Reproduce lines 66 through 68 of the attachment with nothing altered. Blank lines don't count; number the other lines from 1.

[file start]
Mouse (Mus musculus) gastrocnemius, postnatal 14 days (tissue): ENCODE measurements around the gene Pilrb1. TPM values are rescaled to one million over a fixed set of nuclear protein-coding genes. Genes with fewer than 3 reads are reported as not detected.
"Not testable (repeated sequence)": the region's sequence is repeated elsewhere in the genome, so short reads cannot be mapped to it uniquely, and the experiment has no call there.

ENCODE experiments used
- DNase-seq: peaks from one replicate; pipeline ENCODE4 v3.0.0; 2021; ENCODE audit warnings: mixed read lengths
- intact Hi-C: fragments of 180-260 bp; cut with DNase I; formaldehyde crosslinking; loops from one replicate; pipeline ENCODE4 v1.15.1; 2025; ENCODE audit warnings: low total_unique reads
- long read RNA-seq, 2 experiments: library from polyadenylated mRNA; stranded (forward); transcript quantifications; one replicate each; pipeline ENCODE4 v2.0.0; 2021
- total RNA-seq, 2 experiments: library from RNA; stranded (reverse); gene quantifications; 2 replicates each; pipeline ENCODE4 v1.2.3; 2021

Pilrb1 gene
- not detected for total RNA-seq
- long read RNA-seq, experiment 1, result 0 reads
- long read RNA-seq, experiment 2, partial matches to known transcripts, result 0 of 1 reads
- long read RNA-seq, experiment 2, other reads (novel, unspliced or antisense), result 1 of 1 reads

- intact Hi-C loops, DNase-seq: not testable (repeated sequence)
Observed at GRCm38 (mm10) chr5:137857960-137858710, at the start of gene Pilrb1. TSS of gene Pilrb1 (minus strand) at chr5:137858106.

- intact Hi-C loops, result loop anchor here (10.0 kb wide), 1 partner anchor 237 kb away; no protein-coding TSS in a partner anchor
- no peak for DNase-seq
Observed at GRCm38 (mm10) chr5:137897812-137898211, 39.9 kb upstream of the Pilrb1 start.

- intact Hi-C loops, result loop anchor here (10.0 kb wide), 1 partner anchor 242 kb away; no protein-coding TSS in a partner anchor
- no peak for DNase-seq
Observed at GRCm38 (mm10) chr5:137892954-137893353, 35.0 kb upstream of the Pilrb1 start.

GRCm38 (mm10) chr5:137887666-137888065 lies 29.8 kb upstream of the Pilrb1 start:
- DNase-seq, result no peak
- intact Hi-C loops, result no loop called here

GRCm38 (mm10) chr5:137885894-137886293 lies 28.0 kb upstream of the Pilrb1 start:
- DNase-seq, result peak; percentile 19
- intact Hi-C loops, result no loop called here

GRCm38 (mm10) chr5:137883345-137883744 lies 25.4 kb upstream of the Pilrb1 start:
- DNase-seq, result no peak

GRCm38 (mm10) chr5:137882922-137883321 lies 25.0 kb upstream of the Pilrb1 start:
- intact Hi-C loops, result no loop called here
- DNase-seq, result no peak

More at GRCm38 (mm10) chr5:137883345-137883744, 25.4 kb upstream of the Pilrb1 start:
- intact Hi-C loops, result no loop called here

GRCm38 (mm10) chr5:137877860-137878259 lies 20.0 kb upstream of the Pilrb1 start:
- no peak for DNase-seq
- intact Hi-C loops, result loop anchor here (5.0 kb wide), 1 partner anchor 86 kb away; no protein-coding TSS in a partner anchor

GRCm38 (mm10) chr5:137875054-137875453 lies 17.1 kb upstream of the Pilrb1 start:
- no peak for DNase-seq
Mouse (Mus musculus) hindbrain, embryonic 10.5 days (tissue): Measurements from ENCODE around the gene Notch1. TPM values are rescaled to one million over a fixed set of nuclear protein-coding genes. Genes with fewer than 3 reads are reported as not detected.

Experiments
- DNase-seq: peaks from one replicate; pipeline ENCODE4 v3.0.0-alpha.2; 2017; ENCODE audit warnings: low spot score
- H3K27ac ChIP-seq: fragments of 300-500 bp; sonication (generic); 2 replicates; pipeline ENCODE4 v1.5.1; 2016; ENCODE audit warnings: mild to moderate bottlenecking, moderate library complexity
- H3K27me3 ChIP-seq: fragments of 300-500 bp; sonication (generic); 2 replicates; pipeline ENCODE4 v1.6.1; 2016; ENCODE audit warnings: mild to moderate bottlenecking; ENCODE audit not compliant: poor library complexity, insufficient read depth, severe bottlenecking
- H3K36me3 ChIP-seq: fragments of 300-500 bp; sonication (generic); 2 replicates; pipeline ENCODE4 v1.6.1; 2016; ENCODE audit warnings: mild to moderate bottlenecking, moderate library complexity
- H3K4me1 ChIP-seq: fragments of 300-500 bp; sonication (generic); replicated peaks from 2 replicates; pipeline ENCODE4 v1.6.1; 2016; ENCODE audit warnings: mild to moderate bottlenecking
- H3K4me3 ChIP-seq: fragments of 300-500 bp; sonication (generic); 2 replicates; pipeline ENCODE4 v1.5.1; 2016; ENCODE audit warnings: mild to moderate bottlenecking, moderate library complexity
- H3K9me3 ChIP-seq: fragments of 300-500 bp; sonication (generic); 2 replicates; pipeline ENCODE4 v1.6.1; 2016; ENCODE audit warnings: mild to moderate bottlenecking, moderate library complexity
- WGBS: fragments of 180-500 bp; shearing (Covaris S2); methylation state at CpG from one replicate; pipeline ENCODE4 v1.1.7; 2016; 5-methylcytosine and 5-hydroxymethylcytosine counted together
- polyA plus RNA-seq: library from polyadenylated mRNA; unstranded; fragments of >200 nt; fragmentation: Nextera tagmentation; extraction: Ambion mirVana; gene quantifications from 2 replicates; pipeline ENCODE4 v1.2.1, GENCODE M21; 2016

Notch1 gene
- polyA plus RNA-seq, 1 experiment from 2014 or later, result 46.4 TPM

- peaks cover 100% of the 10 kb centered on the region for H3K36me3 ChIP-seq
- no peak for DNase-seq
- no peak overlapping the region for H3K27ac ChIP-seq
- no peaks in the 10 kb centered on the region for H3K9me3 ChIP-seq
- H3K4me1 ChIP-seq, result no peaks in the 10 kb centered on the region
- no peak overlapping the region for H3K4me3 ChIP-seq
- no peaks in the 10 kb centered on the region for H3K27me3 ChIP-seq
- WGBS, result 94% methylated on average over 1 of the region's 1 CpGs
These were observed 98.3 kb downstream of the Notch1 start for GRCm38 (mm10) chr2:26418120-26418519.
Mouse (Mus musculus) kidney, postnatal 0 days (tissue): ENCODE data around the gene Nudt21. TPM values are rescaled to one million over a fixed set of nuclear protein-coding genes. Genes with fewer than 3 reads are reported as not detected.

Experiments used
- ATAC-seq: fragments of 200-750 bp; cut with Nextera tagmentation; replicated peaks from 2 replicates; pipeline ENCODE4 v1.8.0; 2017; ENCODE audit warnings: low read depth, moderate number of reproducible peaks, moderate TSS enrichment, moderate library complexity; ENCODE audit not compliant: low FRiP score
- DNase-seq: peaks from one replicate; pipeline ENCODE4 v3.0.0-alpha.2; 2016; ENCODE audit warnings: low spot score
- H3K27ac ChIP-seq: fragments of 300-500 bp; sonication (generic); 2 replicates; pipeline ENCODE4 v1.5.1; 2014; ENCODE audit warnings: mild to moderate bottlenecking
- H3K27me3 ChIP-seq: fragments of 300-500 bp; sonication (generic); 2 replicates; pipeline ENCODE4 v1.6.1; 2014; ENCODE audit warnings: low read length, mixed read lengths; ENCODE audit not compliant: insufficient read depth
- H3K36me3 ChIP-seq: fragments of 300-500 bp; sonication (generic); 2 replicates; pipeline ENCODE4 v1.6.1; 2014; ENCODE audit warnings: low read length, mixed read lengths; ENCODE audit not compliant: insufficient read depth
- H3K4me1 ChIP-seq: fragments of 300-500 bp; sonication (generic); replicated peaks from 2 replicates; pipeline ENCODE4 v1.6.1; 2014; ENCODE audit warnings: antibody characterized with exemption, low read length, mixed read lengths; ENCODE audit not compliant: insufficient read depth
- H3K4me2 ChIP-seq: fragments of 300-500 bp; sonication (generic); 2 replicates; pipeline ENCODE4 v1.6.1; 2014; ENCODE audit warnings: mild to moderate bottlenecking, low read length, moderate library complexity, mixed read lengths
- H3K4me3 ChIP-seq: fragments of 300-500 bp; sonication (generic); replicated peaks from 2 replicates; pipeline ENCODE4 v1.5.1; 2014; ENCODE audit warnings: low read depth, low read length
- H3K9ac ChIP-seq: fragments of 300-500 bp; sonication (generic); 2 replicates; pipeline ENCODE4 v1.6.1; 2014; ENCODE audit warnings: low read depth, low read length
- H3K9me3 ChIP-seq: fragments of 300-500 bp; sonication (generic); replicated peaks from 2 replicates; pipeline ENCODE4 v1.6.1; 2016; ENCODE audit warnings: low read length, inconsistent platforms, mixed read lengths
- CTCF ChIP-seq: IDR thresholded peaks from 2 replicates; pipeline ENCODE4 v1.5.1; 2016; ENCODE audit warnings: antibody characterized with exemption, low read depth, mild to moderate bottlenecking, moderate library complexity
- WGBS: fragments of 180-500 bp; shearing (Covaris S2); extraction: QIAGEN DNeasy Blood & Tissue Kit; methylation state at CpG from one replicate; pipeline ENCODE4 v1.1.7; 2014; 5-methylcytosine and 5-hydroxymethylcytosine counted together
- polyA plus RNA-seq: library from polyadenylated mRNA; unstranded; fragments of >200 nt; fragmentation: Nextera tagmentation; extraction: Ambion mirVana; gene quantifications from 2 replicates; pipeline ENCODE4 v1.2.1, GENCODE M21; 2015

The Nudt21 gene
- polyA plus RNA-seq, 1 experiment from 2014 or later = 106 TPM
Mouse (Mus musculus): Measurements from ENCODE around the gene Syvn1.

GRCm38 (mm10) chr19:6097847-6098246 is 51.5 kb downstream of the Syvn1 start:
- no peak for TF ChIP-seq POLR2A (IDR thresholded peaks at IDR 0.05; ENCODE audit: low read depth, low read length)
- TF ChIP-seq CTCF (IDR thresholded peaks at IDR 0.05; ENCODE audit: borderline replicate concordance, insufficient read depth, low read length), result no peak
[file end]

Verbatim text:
- H3K27me3 ChIP-seq: fragments of 300-500 bp; sonication (generic); 2 replicates; pipeline ENCODE4 v1.6.1; 2014; ENCODE audit warnings: low read length, mixed read lengths; ENCODE audit not compliant: insufficient read depth
- H3K36me3 ChIP-seq: fragments of 300-500 bp; sonication (generic); 2 replicates; pipeline ENCODE4 v1.6.1; 2014; ENCODE audit warnings: low read length, mixed read lengths; ENCODE audit not compliant: insufficient read depth
- H3K4me1 ChIP-seq: fragments of 300-500 bp; sonication (generic); replicated peaks from 2 replicates; pipeline ENCODE4 v1.6.1; 2014; ENCODE audit warnings: antibody characterized with exemption, low read length, mixed read lengths; ENCODE audit not compliant: insufficient read depth